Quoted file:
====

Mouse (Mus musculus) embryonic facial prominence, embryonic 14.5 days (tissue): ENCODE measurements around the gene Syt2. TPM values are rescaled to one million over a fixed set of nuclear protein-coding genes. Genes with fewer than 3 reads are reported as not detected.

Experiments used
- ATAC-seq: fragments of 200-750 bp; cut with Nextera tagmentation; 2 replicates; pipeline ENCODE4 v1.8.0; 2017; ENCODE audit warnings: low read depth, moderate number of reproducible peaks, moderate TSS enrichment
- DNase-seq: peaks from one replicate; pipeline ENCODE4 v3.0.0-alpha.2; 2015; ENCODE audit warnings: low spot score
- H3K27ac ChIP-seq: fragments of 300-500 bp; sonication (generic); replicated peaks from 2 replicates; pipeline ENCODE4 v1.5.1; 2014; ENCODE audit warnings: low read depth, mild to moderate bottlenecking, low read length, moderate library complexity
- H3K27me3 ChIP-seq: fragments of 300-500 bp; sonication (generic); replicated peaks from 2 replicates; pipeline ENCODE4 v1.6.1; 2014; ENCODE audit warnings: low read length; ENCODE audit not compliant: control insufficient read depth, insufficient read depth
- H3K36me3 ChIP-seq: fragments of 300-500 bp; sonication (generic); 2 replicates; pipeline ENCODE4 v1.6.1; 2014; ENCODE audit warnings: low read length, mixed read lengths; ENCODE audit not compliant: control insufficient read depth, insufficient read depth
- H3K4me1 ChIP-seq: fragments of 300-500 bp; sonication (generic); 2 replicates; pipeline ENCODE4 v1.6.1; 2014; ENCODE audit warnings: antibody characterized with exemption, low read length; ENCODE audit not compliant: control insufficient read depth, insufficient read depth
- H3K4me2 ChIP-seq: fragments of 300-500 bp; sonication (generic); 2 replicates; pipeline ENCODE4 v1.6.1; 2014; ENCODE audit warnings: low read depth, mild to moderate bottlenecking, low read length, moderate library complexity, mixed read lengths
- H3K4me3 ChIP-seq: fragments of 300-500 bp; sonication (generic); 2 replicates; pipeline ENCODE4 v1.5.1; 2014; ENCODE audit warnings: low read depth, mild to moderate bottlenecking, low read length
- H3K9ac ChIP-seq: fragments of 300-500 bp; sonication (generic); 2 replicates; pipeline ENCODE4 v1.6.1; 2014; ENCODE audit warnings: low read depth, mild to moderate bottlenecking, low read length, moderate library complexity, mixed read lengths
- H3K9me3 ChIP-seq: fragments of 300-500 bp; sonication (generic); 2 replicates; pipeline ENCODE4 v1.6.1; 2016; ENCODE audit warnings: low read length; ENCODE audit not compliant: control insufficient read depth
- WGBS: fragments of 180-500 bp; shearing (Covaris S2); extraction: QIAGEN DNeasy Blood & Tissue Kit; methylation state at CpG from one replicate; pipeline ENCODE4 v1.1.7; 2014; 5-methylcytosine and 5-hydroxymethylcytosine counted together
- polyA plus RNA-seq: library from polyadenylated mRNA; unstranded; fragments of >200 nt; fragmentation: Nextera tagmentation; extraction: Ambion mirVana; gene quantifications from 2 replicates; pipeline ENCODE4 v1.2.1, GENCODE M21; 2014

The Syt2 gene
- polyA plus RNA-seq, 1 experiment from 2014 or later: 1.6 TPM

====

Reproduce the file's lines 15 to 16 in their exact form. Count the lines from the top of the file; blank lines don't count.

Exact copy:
The Syt2 gene
- polyA plus RNA-seq, 1 experiment from 2014 or later: 1.6 TPM